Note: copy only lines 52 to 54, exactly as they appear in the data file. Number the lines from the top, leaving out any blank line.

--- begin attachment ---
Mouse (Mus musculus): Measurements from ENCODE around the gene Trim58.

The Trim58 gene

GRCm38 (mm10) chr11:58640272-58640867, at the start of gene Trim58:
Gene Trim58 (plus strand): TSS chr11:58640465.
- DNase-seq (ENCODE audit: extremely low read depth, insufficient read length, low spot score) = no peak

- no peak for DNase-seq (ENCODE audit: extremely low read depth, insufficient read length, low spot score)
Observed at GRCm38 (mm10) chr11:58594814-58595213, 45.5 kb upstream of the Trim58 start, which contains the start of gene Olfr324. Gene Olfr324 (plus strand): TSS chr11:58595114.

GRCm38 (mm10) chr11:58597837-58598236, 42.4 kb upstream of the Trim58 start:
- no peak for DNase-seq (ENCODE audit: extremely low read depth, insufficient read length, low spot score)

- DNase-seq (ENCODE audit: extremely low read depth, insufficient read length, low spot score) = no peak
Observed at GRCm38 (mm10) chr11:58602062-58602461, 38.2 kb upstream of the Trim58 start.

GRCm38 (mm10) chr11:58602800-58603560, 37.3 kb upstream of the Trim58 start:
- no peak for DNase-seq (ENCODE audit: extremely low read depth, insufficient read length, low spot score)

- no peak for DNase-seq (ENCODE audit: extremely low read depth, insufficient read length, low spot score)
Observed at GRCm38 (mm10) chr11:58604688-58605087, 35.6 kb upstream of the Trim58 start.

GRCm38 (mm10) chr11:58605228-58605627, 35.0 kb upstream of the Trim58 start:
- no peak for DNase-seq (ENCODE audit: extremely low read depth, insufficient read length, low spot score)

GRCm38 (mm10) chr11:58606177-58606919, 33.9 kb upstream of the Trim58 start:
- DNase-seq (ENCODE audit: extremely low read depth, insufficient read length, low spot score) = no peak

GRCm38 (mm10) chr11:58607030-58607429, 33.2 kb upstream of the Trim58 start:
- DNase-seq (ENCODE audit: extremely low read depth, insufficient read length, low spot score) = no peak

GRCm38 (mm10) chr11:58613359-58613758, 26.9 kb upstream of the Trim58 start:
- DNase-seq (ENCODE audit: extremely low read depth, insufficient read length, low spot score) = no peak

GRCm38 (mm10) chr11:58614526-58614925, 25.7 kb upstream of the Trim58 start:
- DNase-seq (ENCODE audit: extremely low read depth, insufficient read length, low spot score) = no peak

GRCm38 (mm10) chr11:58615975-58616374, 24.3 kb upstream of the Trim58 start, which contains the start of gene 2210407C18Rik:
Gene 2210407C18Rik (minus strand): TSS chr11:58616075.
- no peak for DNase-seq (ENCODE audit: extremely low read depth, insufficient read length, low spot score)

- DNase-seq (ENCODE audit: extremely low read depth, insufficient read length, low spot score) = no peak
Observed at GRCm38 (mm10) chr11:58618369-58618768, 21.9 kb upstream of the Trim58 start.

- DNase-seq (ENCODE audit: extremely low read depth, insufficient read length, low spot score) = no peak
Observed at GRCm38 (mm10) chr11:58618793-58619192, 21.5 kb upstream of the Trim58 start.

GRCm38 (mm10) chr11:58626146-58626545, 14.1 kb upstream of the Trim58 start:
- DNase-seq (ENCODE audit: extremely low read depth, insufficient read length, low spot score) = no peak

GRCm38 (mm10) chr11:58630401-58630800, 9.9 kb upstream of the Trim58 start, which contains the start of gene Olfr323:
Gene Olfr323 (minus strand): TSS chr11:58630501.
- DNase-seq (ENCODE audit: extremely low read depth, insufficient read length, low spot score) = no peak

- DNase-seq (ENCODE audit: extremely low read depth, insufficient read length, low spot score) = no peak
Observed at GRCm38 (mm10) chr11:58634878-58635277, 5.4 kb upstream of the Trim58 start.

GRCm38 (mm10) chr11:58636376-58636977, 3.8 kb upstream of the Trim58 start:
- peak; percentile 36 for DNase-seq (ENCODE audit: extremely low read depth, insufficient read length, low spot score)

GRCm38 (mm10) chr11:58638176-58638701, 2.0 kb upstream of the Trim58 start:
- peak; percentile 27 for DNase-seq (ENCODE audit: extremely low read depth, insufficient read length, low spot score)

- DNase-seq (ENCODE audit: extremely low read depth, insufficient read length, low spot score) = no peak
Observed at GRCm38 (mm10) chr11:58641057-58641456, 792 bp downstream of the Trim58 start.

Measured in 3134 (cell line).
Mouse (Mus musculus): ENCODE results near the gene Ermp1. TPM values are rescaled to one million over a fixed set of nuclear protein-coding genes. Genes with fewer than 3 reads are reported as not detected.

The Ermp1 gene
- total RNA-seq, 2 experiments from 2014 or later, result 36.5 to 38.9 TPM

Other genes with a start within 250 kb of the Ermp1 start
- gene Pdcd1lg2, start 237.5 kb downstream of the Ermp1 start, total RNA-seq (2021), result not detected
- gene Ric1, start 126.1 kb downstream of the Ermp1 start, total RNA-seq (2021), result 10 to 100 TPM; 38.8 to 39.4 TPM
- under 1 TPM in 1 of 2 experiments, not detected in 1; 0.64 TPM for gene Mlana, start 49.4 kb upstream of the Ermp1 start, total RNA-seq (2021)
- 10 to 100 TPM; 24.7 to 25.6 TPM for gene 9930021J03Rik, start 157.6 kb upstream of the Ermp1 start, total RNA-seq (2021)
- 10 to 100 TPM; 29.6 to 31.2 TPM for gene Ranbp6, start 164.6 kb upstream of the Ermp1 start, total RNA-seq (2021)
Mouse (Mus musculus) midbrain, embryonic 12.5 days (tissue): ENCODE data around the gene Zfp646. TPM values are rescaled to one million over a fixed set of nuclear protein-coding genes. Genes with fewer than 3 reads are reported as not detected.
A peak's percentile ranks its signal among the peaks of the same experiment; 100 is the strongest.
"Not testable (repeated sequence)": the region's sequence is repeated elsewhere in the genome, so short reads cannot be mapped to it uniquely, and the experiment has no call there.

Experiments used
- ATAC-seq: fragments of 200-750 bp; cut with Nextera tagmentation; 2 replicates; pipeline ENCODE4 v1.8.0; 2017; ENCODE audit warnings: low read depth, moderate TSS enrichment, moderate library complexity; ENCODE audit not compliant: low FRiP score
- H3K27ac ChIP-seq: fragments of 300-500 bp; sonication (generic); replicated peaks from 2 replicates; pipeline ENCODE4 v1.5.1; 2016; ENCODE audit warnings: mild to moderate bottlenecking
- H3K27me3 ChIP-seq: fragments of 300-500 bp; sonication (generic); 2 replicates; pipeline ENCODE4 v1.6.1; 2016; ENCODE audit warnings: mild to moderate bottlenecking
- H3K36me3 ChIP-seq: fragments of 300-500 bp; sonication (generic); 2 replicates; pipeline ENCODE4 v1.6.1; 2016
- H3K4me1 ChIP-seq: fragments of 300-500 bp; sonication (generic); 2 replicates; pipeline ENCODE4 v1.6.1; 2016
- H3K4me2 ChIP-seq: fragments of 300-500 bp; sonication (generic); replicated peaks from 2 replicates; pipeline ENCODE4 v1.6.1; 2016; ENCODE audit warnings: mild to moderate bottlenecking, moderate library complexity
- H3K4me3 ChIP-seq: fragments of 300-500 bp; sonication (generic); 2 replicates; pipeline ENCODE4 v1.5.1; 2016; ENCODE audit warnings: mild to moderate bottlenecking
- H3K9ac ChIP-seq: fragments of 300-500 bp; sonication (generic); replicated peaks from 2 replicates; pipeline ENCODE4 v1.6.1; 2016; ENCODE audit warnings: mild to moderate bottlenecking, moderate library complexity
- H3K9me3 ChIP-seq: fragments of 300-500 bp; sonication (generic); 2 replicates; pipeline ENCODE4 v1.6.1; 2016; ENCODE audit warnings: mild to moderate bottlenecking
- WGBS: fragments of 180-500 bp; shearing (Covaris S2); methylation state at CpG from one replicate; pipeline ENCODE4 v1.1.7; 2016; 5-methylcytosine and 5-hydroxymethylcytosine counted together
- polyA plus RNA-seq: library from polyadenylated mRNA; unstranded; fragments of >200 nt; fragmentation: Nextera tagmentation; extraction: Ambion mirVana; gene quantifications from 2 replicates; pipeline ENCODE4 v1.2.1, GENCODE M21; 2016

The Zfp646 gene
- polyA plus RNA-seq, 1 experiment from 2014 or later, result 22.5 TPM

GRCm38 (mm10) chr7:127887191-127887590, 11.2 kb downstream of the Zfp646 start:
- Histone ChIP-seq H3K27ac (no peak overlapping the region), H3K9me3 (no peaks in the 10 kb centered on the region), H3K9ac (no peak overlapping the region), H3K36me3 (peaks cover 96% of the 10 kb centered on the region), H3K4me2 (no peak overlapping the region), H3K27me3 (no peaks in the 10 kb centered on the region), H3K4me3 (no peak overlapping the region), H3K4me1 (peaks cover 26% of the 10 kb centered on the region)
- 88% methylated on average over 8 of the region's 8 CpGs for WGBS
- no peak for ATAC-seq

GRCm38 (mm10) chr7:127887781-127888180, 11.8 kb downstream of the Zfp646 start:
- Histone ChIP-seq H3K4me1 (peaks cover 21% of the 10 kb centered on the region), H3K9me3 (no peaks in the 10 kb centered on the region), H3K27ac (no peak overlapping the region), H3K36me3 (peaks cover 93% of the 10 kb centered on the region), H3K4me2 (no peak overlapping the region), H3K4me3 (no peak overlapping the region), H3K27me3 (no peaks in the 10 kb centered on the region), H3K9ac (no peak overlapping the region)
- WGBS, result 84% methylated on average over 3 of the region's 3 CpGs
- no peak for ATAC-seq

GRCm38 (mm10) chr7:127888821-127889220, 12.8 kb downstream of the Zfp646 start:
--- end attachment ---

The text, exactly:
- gene Ric1, start 126.1 kb downstream of the Ermp1 start, total RNA-seq (2021), result 10 to 100 TPM; 38.8 to 39.4 TPM
- under 1 TPM in 1 of 2 experiments, not detected in 1; 0.64 TPM for gene Mlana, start 49.4 kb upstream of the Ermp1 start, total RNA-seq (2021)
- 10 to 100 TPM; 24.7 to 25.6 TPM for gene 9930021J03Rik, start 157.6 kb upstream of the Ermp1 start, total RNA-seq (2021)